WASHINGTON (Reuters) - The U.S. presidential election pits a politician who plans to tie the country’s economic recovery to tackling climate change against another determined to remove as many regulatory hurdles to oil, gas and coal production as possible.
President Donald Trump, a Republican, has focused on dismantling former President Barack Obama’s climate agenda to free the energy and auto industries from the costs of regulations meant to protect health and the environment.
Joe Biden, a Democrat who served as Obama’s vice president, has beefed up his strategy to tackle climate change with a new focus on a new massive green infrastructure to re-invigorate the U.S. economy that is reeling from the worldwide coronavirus pandemic.
Here are some of the major climate issues at play in the Nov. 3 election.
Biden, heeding calls from his party’s progressives for a faster transition away from fossil fuels, is proposing $2 trillion in spending over his first four-year term and aims to achieve 100% clean electricity by 2035.
That is a speedier timetable and more money than his initial campaign plan to spend $1.7 trillion to achieve net-zero emissions by 2050.
Biden’s latest proposals include upgrading 4 million buildings for energy efficiency and weatherizing 2 million homes in four years, building 1.5 million energy efficient homes and public housing, and investing in public transportation in every city with more than 100,000 residents.
He has also called for the installation of 500,000 electric vehicle charging stations by 2030, ending fossil fuel subsidies and providing $400 billion for research and development in clean technology. He supports research into high-tech nuclear energy that would be virtually emissions free but likely still have waste issues.
Trump does not have a climate plan on his campaign website, but an energy and environment section highlights his administration’s focus on unraveling Obama-era regulations. This includes the Clean Power Plan, which was later upheld by the courts, and a plan to curb emissions of methane, a powerful greenhouse gas that leaks from oil-and-gas operations.
Trump has rejected mainstream science on climate and said in April, “the level of environmental cleanliness is at its all-time best right now” - an inaccurate claim. Like Biden, he supports advanced nuclear technology.
Biden wants to strengthen auto emission standards formed during the Obama administration. Trump, who had called the regulations “industry killing,” replaced the standards with weaker ones in March.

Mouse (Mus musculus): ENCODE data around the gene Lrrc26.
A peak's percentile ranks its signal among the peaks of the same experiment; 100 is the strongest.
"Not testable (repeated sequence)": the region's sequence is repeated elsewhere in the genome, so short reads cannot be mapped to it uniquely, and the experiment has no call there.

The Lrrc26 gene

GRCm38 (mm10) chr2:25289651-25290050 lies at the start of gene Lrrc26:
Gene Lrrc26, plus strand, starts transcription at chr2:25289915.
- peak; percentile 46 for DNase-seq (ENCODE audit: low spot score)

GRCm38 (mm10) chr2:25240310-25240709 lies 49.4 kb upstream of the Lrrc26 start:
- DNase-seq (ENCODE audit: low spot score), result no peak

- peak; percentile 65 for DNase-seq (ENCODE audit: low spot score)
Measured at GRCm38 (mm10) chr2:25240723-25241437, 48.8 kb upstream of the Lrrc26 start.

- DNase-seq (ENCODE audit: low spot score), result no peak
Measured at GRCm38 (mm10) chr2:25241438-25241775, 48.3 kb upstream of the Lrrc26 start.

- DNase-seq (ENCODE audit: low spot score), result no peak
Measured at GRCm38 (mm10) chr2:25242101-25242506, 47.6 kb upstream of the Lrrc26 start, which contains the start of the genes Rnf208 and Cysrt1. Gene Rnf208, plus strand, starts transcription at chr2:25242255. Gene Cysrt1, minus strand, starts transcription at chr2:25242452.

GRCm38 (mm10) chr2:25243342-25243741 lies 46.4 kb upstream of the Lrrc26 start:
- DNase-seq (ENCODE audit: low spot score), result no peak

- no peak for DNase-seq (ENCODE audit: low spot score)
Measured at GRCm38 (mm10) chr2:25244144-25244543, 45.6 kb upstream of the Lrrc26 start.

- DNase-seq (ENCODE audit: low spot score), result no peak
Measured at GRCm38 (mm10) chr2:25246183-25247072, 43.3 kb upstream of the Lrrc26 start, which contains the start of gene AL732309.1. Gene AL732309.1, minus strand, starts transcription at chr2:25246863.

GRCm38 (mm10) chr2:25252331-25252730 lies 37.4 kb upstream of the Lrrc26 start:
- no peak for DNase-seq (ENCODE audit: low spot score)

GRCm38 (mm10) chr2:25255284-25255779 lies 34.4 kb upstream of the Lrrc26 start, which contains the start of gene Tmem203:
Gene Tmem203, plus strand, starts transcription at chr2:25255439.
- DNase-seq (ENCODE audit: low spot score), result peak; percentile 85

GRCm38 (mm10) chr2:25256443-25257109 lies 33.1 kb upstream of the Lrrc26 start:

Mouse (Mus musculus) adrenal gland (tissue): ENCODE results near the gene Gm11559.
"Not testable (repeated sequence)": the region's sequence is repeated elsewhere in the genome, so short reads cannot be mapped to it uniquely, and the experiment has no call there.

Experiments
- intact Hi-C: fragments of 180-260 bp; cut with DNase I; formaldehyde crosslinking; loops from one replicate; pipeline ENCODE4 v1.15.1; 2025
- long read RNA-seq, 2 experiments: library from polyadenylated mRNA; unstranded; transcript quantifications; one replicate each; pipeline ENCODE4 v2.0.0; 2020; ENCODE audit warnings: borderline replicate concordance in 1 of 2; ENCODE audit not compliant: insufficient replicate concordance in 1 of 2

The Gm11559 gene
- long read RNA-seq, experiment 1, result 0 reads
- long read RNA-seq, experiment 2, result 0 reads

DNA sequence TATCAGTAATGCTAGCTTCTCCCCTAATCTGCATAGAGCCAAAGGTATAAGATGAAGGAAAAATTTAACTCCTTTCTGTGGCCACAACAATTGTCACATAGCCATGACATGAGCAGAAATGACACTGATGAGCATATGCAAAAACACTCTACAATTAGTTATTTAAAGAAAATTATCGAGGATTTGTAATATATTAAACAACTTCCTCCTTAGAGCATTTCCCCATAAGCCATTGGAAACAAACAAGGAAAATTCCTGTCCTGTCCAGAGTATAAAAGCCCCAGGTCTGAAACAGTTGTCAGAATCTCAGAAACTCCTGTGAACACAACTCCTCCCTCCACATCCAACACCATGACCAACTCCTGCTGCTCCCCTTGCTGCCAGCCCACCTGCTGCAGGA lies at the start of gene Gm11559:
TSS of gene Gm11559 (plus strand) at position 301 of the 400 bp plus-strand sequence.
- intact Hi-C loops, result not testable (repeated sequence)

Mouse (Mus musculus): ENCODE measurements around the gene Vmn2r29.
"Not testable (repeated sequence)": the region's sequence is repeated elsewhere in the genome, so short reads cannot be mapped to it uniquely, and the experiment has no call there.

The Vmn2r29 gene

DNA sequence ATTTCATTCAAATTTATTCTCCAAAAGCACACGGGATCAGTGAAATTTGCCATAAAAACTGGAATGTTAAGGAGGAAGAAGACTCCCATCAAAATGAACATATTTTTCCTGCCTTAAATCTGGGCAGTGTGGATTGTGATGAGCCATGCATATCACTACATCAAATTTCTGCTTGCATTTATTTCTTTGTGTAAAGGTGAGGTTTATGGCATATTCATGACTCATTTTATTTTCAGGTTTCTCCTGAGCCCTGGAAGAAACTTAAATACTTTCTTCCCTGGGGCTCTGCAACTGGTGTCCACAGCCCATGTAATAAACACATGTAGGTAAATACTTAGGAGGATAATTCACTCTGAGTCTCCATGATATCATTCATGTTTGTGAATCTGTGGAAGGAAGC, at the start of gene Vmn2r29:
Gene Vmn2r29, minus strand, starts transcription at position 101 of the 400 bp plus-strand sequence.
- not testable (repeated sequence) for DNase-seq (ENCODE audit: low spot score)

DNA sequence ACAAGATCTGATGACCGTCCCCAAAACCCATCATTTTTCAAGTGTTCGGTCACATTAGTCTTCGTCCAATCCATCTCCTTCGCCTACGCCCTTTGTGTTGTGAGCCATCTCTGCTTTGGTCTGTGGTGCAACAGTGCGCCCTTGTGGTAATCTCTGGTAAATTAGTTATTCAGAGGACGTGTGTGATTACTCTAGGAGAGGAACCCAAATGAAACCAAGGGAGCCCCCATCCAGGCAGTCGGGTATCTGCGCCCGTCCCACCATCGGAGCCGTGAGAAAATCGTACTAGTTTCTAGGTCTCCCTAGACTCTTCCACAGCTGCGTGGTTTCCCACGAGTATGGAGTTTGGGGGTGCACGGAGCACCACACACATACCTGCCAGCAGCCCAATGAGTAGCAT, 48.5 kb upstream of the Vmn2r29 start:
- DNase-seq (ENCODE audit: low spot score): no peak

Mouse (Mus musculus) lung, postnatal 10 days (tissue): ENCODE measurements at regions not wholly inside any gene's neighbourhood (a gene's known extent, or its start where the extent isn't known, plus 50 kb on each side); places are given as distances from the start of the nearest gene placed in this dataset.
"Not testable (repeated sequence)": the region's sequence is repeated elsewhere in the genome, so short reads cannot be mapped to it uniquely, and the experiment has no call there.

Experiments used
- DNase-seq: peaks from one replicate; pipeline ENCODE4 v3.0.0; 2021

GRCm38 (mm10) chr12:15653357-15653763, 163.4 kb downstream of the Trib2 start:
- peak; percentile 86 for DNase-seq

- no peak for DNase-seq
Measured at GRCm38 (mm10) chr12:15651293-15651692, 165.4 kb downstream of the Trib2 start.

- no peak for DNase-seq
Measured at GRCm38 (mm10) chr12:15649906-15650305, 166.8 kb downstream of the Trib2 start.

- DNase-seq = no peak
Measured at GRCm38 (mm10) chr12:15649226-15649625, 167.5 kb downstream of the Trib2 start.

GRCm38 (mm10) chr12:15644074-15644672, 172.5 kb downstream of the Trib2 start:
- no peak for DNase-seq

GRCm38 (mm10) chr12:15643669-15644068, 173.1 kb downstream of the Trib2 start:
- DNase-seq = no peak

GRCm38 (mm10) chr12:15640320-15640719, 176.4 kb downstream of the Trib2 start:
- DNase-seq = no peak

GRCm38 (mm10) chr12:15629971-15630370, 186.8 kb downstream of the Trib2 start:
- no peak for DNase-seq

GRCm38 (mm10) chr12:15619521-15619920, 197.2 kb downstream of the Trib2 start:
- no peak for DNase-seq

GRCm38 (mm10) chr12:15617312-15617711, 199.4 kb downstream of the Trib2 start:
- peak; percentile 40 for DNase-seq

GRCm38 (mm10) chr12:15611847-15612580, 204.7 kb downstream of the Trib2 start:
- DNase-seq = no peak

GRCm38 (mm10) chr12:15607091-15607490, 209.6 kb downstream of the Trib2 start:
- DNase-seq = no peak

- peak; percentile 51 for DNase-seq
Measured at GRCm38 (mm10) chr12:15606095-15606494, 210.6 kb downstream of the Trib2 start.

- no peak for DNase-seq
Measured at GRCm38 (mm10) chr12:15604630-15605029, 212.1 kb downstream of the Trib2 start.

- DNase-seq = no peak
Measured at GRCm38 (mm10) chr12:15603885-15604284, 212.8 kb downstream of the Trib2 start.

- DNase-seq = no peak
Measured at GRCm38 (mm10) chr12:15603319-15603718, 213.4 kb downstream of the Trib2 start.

Biden has also proposed incentives for auto manufacturers to produce zero-emission cars, a federal procurement program for clean vehicles and set a goal for all new American-built buses to be zero-emissions by 2030.
BLUE COLLAR WORKERS
Trump had a vision of a renaissance in “beautiful clean coal,” the fuel that emits the most carbon dioxide when burned, and invited miners to the White House in early 2017 as his administration announced plans to slash air and water regulations.
But due to abundant natural gas and falling prices for wind and solar power, Trump has failed to stop coal plant shutdowns during his term in office. Coal-fired electricity output fell 18% last year to the lowest level since 1975.
Biden has resisted a push by his party’s liberal wing to impose a nationwide ban on fracking. The drilling technique increases emissions of gases linked to climate change but supports jobs across the country and has allowed the United States to become the world’s top oil-and-gas producer. Biden also supports investing in coal communities by offering alternatives to mining work.
Trump put in motion a process to remove the United States, the world’s No. 2 emitter of greenhouse gases behind China, from the 2015 Paris Climate Agreement that brought countries together to mitigate global warming, saying it was too costly.
Biden has said he will return the United States to a leadership role on climate change, assertively re-entering the United States in future climate negotiations to advance the goals of the Paris Climate Agreement.
Biden has said he brought China on board the Paris pact, a claim that has reportedly been disputed by some former Obama officials. Now Biden wants to make a diplomatic push to persuade China to stop financing coal plants through its belt-and-road initiative.
Reporting by Timothy Gardner, Valerie Volcovici and Trevor Hunnicutt; Editing by Colleen Jenkins Lincoln Feast and Sandra Maler
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